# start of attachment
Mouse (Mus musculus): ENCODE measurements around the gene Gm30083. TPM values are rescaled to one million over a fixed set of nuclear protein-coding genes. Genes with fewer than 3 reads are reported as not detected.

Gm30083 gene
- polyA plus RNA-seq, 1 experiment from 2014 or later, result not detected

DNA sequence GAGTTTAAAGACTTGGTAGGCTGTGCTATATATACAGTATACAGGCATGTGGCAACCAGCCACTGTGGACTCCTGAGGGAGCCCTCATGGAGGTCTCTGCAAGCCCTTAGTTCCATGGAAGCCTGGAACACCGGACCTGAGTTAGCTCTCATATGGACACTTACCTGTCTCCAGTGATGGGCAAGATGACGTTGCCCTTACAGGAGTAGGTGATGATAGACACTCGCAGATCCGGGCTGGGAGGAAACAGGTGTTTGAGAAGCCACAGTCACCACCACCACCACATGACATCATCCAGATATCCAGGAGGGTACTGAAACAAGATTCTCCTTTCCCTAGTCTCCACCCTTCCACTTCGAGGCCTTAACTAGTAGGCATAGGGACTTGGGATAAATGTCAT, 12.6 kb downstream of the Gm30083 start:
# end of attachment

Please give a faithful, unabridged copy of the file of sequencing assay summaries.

Mouse (Mus musculus): ENCODE measurements around the gene Gm30083. TPM values are rescaled to one million over a fixed set of nuclear protein-coding genes. Genes with fewer than 3 reads are reported as not detected.

Gm30083 gene
- polyA plus RNA-seq, 1 experiment from 2014 or later, result not detected

DNA sequence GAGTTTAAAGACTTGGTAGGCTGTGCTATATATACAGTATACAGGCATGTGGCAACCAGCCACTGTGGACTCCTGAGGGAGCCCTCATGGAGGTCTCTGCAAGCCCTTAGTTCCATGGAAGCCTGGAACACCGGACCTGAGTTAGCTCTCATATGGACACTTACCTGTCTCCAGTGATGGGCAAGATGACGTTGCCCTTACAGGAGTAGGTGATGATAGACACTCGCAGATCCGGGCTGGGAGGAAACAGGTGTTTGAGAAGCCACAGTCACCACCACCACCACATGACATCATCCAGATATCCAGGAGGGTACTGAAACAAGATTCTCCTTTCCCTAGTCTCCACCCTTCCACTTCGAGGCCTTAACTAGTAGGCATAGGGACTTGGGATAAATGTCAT, 12.6 kb downstream of the Gm30083 start: